Artificial intelligence (AI) is adding efficiencies and transforming businesses everywhere, and legal practices are no exception.

Excerpts:

How is AI technology disrupting the legal industry?
AI legal technology won’t replace lawyers, but these tools will drastically change the way lawyers provide services for their clients. While estimates vary, 23%t to 35% of a lawyer’s job could be automated. As a result, lawyers will need to be more strategic and supervisorial, able to act as project managers and supervise the information being fed into systems, and knowledgeable about the assumptions underlying the machine learning algorithms.

What will be the next wave of AI legal technology?
The next generation, which is starting to hit the market now, will be document automation and legal research and writing tools, as well as predictive technology tools. For example, a contract can be put through an algorithm in order to identify how risky it is. It could be used to determine how likely it is to go into litigation or if it complies with the company’s internal contract procedures and policies.

Another use is analytic tools that can measure efficiency and pricing of the legal services. E-billing and practice management tools could measure whether a service contract should cost $2,500, not the $7,500 that’s being charged. In other instances, AI could help firms do estimates for alternative fee arrangements.

 

How technology and law changes for career development — from lawtechnologytoday.org by Manan Ghadawala

Excerpt:

But things have been changing in technology and law over the years. Let us look at these developments in technology and law and also see how technology already [is] — and will — impact legal careers.

Joni Pirovich from Hall & Wilcox explained, “As technology trends are pervasive across all industries, it’s now incumbent upon law firms to ensure lawyers have a good starting language to interpret technology concepts and how they interact with legal principles.”

The increase in law firm technology did surprise some people. Forbes found out that there was a 713% jump in investments in technology for law firms in 2018—almost 1.63 billion USD—bolstered mostly by the arrival of eDiscovery, which is an electronic method for finding important information specific investigations or suits.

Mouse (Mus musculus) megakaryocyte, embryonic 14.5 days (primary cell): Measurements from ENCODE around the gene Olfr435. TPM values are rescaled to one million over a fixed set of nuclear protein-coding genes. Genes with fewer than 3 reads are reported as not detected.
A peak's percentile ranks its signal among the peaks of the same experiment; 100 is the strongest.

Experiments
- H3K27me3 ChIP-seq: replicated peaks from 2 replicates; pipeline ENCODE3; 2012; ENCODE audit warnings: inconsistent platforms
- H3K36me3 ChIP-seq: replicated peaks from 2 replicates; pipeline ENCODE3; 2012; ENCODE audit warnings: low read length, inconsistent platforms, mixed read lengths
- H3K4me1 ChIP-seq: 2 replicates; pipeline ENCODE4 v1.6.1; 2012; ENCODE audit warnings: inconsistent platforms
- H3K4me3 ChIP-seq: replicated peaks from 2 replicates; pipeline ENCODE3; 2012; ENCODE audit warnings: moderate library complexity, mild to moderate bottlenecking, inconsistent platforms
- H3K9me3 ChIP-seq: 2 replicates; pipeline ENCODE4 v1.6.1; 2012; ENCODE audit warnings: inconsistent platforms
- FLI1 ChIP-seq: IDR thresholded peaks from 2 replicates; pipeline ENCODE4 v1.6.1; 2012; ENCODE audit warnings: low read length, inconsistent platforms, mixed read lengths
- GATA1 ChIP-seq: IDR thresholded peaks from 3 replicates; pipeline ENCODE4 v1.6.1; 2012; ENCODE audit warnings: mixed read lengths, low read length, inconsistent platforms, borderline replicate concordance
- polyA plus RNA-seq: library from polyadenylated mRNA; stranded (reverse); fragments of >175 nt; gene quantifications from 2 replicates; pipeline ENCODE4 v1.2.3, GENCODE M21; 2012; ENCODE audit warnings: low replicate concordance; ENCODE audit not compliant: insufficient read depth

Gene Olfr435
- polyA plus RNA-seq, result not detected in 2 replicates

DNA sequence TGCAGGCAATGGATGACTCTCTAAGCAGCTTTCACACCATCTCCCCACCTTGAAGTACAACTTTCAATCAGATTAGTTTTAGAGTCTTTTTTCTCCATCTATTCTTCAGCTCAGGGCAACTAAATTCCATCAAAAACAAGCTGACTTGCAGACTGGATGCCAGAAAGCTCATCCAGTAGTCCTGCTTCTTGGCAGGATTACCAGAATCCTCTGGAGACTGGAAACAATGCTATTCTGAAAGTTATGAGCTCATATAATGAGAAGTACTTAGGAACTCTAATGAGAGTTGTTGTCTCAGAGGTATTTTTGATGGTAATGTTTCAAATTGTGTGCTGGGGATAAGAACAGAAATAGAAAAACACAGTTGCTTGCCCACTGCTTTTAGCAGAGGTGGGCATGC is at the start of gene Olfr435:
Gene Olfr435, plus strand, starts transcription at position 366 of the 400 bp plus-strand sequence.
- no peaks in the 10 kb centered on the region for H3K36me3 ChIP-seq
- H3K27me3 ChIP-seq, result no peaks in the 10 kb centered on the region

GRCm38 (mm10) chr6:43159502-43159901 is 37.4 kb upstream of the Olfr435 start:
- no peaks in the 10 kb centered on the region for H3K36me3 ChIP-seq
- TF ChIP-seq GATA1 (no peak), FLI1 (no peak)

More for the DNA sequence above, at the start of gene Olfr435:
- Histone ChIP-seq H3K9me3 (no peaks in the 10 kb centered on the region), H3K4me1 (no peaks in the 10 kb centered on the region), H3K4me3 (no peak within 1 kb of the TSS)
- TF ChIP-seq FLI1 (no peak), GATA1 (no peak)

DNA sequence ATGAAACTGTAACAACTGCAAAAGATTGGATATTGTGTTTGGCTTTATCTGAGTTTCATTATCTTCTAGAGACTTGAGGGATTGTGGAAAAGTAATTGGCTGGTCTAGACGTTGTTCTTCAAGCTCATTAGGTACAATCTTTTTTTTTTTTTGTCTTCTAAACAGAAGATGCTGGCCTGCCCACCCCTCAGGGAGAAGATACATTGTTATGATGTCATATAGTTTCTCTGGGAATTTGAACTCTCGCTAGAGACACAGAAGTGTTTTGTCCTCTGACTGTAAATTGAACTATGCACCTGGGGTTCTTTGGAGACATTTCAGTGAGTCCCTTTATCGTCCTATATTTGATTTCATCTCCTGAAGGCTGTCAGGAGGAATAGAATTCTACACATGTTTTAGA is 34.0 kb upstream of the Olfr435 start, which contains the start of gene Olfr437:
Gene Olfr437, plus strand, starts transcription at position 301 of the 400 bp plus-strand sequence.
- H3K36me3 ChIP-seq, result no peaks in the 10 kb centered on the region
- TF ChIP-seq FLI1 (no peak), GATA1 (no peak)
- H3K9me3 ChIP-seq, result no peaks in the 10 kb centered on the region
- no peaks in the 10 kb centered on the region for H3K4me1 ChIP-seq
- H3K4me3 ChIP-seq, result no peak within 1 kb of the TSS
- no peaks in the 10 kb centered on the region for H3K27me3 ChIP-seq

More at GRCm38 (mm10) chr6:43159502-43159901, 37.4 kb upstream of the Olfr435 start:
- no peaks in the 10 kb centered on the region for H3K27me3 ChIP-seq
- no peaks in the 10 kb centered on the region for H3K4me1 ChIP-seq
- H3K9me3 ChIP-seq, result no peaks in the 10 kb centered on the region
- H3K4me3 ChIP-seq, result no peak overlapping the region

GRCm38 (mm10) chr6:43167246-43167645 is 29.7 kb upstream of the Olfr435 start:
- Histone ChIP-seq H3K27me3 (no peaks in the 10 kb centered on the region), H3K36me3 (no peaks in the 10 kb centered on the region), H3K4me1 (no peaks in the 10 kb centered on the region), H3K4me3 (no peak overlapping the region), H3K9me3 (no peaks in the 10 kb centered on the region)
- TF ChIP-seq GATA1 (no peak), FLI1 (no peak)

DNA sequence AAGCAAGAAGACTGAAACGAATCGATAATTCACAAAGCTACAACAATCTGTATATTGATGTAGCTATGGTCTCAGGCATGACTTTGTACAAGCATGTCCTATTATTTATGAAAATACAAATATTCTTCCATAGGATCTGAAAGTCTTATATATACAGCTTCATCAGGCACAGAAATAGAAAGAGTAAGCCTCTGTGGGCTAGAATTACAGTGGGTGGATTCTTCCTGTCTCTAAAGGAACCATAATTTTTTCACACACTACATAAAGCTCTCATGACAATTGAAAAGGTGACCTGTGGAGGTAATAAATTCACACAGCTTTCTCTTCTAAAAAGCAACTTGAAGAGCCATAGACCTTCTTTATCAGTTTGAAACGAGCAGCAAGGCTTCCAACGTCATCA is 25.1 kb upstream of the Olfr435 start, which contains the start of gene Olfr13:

#Automation #MachineLearning #AI #BigData

 

 

Juris announces launch of AI powered software to help people solve their own legal problems — from finance.yahoo.com

Excerpt:

Legal technology company Juris has announced the launch of their service, DepositLetter, an online tool built to recover illegally withheld security deposits on behalf of renters. Customers complete a five-minute online interview and Juris does the rest automatically to show their former landlord that they know their rights under the law, to demand their money back, and even threaten to sue. DepositLetter is the first service built on the Juris Virtual Legal Assistant platform, a law-powered A.I. expert system made to help people solve their own legal problems.

Also see:

Millennial lawyers demand mobility. Are law firms ready to provide it? from law.com by Alex Babin
Like it or not, remote work is coming to the legal world. Even among law firms, the development of policies to accommodate work performed away from the office appears to be a notable trend.

Excerpt:

Like it or not, remote work is coming to the legal world. Even among law firms, where I am repeatedly reminded that the adoption of technology tends to lag behind other workplaces and industries, the development of policies to accommodate work performed away from the office appears to be a notable trend. In part, this is being driven by increasing numbers of millennials in the legal workforce. According to a 2019 Deloitte survey, nearly 75% of millennials think a “work-from-home” or “work remotely” policy is important. But the changing perspective is also very likely a function of a broader transition in the legal industry toward technology-enabled efficiency.

 

Some of the topics/items mentioned include:

  • Technologists join lawyers in creating the legal realm of the future.
  • Future lawyers will need to either have project managers on staff or be able to manage projects themselves.
  • Lifelong learning is now critically important. One doesn’t necessarily need to be able to code, but one needs to be constantly learning.
  • Need to understand legal principles but you will also need to have augmented skills (which will differ from person to person)